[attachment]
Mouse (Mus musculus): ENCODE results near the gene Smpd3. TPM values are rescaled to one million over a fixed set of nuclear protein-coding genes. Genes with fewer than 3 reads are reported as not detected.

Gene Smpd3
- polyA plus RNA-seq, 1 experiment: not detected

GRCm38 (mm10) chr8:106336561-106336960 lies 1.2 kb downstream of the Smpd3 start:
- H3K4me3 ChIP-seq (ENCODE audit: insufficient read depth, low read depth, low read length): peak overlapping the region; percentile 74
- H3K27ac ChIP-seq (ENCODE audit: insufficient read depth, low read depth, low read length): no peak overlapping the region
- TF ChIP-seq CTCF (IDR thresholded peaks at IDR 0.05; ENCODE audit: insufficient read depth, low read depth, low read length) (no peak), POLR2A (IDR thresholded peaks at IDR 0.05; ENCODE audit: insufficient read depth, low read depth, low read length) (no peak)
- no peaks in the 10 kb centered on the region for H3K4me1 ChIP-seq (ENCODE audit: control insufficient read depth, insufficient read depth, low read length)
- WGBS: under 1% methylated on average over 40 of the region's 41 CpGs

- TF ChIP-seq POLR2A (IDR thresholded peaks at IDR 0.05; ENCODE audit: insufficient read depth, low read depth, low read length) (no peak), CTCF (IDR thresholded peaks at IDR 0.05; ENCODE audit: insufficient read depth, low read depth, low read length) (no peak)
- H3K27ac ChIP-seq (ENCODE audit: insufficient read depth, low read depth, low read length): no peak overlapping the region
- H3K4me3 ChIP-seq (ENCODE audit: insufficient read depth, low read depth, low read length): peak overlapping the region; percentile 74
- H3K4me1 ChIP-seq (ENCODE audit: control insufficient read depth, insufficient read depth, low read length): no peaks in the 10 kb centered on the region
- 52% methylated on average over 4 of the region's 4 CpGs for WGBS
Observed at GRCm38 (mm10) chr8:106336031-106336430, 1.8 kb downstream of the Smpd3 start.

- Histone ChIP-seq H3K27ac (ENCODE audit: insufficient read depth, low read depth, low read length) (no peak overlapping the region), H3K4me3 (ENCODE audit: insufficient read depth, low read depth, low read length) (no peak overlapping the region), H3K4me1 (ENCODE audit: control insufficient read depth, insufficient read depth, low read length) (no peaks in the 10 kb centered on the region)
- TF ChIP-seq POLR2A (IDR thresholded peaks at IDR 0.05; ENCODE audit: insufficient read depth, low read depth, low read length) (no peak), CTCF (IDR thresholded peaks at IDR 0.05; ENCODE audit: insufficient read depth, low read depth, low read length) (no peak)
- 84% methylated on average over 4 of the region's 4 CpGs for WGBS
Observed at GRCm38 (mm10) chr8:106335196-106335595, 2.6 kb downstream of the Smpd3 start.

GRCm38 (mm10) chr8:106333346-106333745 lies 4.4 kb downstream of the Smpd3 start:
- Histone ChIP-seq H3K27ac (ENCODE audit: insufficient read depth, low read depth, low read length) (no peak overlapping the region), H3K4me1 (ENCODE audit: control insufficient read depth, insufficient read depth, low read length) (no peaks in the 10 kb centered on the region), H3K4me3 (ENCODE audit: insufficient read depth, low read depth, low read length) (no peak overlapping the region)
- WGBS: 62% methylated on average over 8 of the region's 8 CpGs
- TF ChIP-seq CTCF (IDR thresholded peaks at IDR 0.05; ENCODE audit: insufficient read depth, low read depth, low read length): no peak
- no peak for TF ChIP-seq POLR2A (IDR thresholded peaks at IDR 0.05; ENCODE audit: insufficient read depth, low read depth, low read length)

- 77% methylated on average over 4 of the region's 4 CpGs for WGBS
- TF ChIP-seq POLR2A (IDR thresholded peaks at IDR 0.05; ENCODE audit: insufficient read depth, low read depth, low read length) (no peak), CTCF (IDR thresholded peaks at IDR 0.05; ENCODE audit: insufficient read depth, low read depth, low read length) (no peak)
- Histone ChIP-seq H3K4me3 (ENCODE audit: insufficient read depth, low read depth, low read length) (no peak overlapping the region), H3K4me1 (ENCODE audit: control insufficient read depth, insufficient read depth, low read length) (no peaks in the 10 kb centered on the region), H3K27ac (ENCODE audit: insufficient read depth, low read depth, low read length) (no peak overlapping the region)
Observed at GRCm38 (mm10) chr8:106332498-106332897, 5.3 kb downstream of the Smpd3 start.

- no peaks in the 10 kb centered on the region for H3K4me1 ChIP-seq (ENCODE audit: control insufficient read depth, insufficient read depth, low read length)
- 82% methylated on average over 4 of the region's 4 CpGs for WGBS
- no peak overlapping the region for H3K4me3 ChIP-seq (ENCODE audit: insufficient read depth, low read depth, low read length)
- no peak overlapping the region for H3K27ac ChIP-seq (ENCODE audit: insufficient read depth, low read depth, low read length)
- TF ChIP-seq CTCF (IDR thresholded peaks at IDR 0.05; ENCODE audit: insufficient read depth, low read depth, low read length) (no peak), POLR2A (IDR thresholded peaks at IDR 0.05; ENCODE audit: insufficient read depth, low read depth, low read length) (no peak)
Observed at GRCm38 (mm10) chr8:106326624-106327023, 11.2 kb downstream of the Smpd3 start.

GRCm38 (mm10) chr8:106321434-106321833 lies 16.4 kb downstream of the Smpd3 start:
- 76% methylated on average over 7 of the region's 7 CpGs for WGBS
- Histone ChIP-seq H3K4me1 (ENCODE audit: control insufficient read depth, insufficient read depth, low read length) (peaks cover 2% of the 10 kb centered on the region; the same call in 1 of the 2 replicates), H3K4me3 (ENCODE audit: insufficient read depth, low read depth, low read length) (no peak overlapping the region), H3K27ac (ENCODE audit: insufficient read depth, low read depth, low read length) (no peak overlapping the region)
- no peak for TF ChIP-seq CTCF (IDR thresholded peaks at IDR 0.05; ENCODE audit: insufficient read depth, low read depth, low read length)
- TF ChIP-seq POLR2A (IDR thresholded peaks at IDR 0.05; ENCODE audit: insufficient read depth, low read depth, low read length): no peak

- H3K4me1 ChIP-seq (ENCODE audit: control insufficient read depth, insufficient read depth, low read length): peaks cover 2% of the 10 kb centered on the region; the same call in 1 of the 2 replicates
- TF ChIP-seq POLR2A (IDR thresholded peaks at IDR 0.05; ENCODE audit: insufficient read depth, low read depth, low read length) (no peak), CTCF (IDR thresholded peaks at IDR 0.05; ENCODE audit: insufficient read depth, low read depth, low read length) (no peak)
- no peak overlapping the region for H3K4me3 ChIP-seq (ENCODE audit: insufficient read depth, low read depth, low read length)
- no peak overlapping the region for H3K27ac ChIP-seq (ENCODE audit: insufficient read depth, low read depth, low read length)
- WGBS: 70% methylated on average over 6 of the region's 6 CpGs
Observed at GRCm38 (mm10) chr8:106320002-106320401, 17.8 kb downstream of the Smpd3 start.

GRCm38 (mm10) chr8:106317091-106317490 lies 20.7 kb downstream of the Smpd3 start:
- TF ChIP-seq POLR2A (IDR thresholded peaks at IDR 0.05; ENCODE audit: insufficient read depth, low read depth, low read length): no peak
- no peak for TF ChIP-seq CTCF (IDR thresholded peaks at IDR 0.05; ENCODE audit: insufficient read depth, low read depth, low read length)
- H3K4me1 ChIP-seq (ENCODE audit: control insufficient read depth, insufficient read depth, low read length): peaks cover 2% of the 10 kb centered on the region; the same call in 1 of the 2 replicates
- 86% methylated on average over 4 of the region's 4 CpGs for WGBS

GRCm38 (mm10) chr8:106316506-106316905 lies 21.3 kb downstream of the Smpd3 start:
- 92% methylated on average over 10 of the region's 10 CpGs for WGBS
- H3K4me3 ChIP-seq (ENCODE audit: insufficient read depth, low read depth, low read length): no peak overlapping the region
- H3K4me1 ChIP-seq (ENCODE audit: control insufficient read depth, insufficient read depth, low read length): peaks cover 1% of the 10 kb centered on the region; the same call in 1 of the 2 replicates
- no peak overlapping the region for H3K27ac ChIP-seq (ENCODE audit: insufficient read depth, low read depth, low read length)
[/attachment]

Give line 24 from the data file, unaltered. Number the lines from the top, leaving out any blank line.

- no peak for TF ChIP-seq POLR2A (IDR thresholded peaks at IDR 0.05; ENCODE audit: insufficient read depth, low read depth, low read length)